Power Headroom Report MAC control element tells if UE can transmit at a higher transmission power or not. In basic terms this indicates how much relative transmission power left in the UE.
So a simple formula for Power Headroom in LTE is
Power Headroom = UE Max Transmission Power – PUSCH Power = Pmax – P_pusch
So if Power Headroom is a positive value, that means UE is still capable to send at higher Tx power or it is capable of transmitting at higher throughput. If the value is negative, UE is already transmitting at maximum Tx power.
In the positive Power Headroom case, network may allocate more resource blocks to the UE, but in the negative Power Headroom case it is assumed that UE is already using the maximum resource blocks and no need to assign more.
While studying the MAC specification today, I thought it would be a good idea to check the MAC Buffer Status Report (BSR) control element details.
I had following questions in my mind about Buffer Status Report:
- Why is this control element used in LTE?
- What are different BSR CE formats?
Internet of Things is the buzzword and there is no doubt in that in one way or another we all are going to be part of the connected world where not only individuals but practically everything will be connected.
But the real question is HOW. Which technology will be the major backbone for this paradigm shift in wireless communication when neither voice nor data throughput become the primary concern, but connectivity. Can LTE solve the real world problems which will arise because of millions or even billions of connected nodes and individuals?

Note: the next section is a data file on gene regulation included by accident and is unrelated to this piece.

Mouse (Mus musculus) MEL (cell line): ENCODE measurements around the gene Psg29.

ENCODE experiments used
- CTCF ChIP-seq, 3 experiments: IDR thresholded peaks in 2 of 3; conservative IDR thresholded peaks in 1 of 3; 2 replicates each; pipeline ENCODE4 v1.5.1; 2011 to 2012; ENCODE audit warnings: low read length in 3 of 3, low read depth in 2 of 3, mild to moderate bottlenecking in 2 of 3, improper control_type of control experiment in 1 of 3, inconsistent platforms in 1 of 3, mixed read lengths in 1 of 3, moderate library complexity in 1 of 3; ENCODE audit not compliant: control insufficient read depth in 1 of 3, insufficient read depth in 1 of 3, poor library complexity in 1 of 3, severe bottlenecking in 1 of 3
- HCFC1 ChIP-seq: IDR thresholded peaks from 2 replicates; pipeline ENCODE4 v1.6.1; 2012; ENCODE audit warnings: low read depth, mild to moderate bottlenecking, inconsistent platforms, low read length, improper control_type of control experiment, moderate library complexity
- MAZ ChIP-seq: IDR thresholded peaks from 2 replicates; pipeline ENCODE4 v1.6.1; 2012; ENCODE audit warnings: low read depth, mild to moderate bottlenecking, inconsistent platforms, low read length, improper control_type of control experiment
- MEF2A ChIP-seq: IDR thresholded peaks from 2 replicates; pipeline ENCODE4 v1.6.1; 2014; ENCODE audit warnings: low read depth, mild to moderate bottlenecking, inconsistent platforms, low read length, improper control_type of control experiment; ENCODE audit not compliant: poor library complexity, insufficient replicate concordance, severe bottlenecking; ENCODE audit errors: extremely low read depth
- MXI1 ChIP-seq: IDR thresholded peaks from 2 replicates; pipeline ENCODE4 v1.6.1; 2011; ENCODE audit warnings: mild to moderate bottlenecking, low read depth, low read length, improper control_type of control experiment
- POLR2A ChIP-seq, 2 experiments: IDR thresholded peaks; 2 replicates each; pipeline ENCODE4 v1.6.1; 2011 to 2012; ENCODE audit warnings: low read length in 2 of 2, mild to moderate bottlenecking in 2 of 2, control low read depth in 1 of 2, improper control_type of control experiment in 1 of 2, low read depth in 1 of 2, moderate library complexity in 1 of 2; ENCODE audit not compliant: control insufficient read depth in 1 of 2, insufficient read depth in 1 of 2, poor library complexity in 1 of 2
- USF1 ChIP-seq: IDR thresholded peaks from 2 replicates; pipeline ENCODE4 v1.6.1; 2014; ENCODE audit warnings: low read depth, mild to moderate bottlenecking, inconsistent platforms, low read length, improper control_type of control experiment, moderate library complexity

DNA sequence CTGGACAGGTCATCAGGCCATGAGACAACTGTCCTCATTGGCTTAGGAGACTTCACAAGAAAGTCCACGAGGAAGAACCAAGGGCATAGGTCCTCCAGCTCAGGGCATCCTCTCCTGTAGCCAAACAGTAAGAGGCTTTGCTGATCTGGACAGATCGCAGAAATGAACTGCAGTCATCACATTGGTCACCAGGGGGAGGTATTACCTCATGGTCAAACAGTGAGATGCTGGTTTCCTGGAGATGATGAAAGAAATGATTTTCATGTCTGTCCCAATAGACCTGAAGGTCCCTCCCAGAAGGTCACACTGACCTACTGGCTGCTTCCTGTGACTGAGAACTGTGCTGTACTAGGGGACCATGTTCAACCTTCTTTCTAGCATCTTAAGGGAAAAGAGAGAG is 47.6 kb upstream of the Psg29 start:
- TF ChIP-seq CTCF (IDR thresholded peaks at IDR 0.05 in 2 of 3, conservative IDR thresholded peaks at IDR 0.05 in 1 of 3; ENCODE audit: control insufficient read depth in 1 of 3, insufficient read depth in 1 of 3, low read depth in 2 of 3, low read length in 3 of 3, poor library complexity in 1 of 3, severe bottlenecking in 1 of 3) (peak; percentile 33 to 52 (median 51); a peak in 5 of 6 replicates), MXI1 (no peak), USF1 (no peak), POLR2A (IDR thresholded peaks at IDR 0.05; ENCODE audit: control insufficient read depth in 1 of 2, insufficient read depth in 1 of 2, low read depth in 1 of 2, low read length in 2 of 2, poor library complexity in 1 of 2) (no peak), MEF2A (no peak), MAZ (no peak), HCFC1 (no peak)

In a new study by GSMA it is estimated that IoT will drive the device connection density to the extreme, eventually reaching 200,000 connections per km². Which will generate a significant signalling load for the network if a connection oriented technology such as LTE is used. Along with that the new device to device communication puts new requirements for reduced latency, improved reliability, longer battery life for devices and more consistent user bit rates.
Future of Mobile/Wireless Computing
Mobile phone users worldwide 2012 to 2018 (in billions)
This tutorial explains how LTE downlink maximum throughput is determined. This is a simple and straightforward formula for data rate calculation.
The maximum data rate depends on channel bandwidth. As LTE uses different channel bandwidths both for FDD and TDD.
Let’s take the example for LTE using FDD, where channel bandwidth can be 5 MHz, 10 MHz and 20 MHz. In LTE release 8 there is no carrier aggregation, so let’s just consider simple cases.
A few weeks ago I was looking into an issue related to E911 or Emergency call over the IMS network. Though it appears as most of the concepts related to emergency calls are still same in IMS as compared to legacy systems, such as 3G and GSM, there are many new things are added for IMS.
Both in UMTS and GSM and other CS based systems emergency call was often referred to speech calls, but the IP Multimedia Subsystem(IMS) supports different other types of media along with speech calls. When other media types are used during an emergency session, it is referred as IMS Multimedia Emergency Session (MES).
As usual whenever the user calls an emergency number by default the call is routed to the emergency service.
Let’s find it out what different media types an IMS UE supports during a E911 session towards IP PSAPs (emergency response centre).
- Real time video both simplex and fullduplex
- Text-messaging (Similar to SMS)
- File transfer
- Video clip sharing, picture sharing, audio clip sharing